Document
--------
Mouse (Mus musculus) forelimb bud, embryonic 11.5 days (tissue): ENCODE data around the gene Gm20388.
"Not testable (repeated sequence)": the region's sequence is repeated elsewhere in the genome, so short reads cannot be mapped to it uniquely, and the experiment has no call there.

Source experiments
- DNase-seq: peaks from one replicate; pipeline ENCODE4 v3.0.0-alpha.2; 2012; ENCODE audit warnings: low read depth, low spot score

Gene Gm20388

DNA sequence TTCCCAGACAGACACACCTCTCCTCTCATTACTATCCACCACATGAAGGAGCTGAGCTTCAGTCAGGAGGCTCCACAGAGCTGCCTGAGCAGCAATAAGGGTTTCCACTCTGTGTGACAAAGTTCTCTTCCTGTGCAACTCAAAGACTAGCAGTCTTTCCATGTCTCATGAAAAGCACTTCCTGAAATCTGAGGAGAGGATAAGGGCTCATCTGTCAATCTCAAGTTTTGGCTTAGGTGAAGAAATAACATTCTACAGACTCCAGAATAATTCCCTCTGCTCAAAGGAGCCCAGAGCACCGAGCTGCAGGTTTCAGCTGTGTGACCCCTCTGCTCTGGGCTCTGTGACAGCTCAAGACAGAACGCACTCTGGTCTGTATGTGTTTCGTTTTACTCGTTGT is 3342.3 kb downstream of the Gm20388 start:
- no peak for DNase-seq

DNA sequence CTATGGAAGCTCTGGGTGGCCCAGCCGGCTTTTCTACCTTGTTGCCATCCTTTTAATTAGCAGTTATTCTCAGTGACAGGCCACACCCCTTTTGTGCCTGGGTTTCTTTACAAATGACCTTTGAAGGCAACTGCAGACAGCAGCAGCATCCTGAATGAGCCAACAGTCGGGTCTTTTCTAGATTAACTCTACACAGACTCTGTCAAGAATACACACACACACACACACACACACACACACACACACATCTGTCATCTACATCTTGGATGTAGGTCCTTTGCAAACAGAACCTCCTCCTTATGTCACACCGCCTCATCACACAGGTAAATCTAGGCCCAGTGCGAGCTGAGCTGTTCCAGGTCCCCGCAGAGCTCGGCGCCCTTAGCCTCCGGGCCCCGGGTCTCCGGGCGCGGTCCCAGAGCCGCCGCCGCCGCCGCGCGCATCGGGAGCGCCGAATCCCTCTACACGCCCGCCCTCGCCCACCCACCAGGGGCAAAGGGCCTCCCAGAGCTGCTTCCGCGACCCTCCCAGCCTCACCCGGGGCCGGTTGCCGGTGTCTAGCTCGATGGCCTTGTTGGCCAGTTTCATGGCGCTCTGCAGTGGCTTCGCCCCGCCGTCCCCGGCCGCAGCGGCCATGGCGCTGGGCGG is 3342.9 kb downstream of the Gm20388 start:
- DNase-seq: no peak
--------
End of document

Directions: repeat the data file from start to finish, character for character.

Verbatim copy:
Mouse (Mus musculus) forelimb bud, embryonic 11.5 days (tissue): ENCODE data around the gene Gm20388.
"Not testable (repeated sequence)": the region's sequence is repeated elsewhere in the genome, so short reads cannot be mapped to it uniquely, and the experiment has no call there.

Source experiments
- DNase-seq: peaks from one replicate; pipeline ENCODE4 v3.0.0-alpha.2; 2012; ENCODE audit warnings: low read depth, low spot score

Gene Gm20388

DNA sequence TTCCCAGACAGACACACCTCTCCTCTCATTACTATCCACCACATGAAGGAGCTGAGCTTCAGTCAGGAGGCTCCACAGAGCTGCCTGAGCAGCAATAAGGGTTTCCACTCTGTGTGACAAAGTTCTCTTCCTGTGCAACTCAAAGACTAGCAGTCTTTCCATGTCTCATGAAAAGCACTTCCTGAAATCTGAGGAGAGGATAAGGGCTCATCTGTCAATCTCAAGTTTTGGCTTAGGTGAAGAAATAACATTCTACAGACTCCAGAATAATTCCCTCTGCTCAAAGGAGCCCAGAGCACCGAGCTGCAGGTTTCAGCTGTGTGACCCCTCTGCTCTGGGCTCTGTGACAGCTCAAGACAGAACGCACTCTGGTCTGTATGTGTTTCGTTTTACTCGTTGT is 3342.3 kb downstream of the Gm20388 start:
- no peak for DNase-seq

DNA sequence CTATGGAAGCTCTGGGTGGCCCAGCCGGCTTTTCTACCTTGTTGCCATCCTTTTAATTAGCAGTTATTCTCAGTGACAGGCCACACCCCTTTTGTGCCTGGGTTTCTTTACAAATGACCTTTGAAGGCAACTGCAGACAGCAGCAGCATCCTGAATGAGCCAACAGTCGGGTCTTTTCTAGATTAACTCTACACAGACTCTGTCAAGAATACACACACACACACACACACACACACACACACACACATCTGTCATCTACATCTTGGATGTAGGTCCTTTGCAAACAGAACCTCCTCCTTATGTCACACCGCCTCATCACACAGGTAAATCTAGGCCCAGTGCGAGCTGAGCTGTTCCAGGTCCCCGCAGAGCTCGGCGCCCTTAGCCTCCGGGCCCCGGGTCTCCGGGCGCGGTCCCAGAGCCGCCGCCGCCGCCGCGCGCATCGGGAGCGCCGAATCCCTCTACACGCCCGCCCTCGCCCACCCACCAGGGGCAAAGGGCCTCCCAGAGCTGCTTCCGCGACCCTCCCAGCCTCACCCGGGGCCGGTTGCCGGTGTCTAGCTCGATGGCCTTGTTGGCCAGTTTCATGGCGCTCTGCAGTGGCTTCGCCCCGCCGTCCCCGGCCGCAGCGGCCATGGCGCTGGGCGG is 3342.9 kb downstream of the Gm20388 start:
- DNase-seq: no peak